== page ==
Thousands of open-source works have been bricked due to two open-source libraries available on the GitHub repository being maliciously altered by their author. According to the author, he did it so he no longer wants to publish free software for commercial enterprises that make millions of dollars.
His action prompted a big online debate, with GitHub’s answer eliciting a completely different response. “Faker” and “colors” are the names of the two libraries in dispute. Colors has over 20 million weekly downloads on npm alone, with over 19,000 projects depending on it. Faker, on the other hand, receives 2.8 million downloads every week and supports over 2,500 applications on the same platform.
Applications employing these two libraries began producing messages like “LIBERTY LIBERTY LIBERTY”, as well as non-ASCII nonsense, early last week. “It’s come to our knowledge that there is a zalgo bug in the 1.4.44-liberty-2 release of colors.” “Please know that we are working to resolve the matter right now and will have a resolution soon,” the creator, who goes by the nickname Marak on GitHub, wrote in a satirical update.
Zalgo is characterized as digital writing that has been altered to appear spooky or glitchy and was first utilized on anonymous forums in terrifying and disturbing stories. He appears to have a problem with large firms adopting his free code without contributing to it.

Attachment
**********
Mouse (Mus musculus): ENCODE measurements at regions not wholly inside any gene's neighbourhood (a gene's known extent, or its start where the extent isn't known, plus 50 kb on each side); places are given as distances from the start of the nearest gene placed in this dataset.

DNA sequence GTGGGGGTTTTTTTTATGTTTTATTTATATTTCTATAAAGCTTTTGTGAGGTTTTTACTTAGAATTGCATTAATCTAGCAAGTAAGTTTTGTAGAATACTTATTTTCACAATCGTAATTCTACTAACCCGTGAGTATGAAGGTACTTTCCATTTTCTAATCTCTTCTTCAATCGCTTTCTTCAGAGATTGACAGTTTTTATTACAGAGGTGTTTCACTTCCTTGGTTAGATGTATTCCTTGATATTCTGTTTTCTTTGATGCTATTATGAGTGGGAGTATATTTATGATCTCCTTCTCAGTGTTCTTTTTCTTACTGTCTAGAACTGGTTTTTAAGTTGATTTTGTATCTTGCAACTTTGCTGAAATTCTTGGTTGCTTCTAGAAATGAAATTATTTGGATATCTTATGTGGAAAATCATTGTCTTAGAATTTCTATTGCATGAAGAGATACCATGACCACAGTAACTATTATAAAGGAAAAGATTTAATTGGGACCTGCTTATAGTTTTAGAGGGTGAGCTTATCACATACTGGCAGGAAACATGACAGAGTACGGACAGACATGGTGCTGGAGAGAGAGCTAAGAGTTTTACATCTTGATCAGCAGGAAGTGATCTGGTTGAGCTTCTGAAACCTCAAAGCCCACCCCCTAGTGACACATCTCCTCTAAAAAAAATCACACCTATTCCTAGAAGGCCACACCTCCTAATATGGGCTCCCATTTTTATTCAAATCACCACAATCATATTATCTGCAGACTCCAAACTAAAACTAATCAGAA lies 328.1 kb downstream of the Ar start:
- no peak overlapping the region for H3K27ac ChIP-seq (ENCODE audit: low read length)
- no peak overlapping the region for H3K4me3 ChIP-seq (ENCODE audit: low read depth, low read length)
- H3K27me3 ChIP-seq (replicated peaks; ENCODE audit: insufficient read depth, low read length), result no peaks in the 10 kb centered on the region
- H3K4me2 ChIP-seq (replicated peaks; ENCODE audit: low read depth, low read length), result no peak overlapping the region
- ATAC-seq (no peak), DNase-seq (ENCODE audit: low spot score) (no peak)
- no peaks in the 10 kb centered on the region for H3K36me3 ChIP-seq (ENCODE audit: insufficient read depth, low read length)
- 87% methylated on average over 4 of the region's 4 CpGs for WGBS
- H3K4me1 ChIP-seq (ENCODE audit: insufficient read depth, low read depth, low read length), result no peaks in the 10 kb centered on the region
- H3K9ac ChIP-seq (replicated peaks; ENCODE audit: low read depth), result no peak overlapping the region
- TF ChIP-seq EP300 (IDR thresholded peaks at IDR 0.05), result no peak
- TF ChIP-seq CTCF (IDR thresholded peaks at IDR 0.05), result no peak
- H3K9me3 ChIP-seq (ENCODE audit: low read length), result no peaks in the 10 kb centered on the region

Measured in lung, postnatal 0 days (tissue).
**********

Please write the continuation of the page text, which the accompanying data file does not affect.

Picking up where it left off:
“Respectfully, I will no longer do free work to Fortune 500 corporations (or other smaller businesses).” In late 2020, the developer stated, “There isn’t much else to say.” “Use this as an opportunity to offer me a six-figure annual contract or fork the project and assign it to someone else.”
His most recent decision provoked a heated debate on the internet. While some people appear to approve of his act of defiance against big business, others are less happy, claiming that his actions are reckless and that if he doesn’t want his code to be utilized, he should cease freely distributing it.
GitHub retaliated by kicking the author from the platform, causing further more controversy. While some believe that such acts must have consequences, others have begun pushing for the decentralization of the service as a way of protecting developers against unilateral measures.